Lucy Charms>>big reader: Except that when people do ask "how can I help?" they often get the "I'm not here to teach you how to be an ally" kind of response. I'm not criticizing that response, just saying. As a white woman, I just sit out all of the discussions/marches, etc about these issues, because when I have participated, I've been shouted down. I try to be an ally by supporting positive legislation, sharing helpful information on social media, looking at my own racial baggage [emphasis added], etc and that kind of behind-the-scenes activity.

Meow>>Lucy Charms: This is good you're working on your own baggage and I think you're headed in the right direction but I think there is a way we can ask "how can I help?" Without putting the burden on POC to educate us. I can ask "how can I help" and then consciously seek out articles/spaces to listen [emphasis added]. …if I make a mistake my worry shouldn't be my own ego but how I can fix my mistake so that I can be a better ally [emphasis added].

Kellye>>big reader: It's an important question, but it's also a question that could be directed to Google. The information is there, we've been writing about this stuff for years.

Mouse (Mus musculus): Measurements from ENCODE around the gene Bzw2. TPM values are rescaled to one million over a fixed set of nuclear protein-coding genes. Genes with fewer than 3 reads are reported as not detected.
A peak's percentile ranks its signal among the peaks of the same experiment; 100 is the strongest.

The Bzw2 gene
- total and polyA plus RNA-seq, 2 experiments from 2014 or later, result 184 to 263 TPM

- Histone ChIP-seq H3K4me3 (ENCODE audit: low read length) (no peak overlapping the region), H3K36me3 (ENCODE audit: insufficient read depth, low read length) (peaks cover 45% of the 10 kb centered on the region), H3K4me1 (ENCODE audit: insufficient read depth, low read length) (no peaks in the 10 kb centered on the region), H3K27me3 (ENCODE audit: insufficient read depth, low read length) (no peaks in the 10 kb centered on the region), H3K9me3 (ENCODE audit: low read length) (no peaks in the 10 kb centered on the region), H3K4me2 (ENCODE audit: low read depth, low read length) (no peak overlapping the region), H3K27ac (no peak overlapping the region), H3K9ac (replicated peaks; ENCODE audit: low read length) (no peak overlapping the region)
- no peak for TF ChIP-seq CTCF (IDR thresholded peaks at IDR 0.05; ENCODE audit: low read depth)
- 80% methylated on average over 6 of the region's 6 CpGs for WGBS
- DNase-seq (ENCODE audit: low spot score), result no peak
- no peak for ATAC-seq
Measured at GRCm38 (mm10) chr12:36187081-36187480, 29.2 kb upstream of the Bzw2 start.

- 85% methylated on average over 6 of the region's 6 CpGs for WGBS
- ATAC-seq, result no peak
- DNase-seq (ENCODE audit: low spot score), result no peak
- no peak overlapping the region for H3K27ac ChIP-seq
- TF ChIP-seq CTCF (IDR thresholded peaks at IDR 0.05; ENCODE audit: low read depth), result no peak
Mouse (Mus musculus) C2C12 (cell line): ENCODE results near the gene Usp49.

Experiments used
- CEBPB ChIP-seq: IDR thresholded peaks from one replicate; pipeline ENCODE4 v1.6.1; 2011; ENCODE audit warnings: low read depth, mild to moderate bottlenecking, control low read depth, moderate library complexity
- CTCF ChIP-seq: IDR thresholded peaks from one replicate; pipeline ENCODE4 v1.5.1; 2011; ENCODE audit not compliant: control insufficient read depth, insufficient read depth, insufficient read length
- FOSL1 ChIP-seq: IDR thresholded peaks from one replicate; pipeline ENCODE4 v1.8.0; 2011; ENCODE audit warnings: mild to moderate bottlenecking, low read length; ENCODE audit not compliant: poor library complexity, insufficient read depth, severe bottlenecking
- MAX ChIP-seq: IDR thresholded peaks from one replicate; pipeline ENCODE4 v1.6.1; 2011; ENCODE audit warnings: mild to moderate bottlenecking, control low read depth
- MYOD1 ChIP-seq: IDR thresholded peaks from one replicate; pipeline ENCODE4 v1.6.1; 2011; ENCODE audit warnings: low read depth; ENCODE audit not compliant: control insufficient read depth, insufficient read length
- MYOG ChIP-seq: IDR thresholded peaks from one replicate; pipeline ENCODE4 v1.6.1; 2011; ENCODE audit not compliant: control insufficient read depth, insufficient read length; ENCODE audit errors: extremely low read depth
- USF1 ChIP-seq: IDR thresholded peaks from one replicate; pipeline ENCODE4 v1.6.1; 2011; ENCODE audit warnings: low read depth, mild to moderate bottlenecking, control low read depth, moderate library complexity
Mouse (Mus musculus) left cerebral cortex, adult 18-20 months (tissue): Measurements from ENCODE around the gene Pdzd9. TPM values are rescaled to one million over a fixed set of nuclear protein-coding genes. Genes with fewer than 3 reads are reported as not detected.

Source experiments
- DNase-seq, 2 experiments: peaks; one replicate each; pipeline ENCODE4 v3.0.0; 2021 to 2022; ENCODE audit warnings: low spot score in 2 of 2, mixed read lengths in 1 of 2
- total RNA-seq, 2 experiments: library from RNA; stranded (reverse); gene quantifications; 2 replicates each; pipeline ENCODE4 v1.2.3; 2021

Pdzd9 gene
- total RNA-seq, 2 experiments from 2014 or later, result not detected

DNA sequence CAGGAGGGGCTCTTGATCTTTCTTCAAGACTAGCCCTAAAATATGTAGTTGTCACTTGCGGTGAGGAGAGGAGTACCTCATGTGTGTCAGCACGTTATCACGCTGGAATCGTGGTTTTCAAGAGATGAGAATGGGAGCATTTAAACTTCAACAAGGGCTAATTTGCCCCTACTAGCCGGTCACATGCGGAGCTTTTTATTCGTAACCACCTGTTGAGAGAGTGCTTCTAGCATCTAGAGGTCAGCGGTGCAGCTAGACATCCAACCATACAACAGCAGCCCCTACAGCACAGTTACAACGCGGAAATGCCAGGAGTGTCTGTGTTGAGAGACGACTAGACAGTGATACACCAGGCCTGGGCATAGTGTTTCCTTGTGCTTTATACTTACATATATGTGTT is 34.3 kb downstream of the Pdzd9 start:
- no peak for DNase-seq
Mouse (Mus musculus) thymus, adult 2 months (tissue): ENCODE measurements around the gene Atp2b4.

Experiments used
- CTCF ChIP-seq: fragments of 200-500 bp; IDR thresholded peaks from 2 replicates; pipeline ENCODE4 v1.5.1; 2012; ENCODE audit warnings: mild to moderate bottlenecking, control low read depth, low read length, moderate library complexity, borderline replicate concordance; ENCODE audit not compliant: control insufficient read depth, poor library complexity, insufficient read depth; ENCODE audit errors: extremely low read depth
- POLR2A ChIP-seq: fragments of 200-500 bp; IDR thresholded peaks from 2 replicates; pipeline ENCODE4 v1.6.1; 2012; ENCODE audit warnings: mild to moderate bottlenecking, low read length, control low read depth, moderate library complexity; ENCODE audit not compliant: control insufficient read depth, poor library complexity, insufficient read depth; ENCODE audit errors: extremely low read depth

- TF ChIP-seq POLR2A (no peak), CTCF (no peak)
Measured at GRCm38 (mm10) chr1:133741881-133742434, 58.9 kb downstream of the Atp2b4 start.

Other comments on this article, and threads on the other articles, showed varying levels of support and validation, comments on new pieces of technical knowledge (e.g., medical terminology in Friedman’s piece). All of these pieces of information come together in a cohesive whole that shows the effectiveness of these pieces in educating readers about the background behind and misconceptions regarding the issues at hand, the impact their actions towards someone with one of these identities might have; how to act as an effective ally, and ways to share this newfound knowledge. Moreover, they reveal the value of xoJane’s mission and policies in fostering an environment where this newfound knowledge can be discussed and disseminated.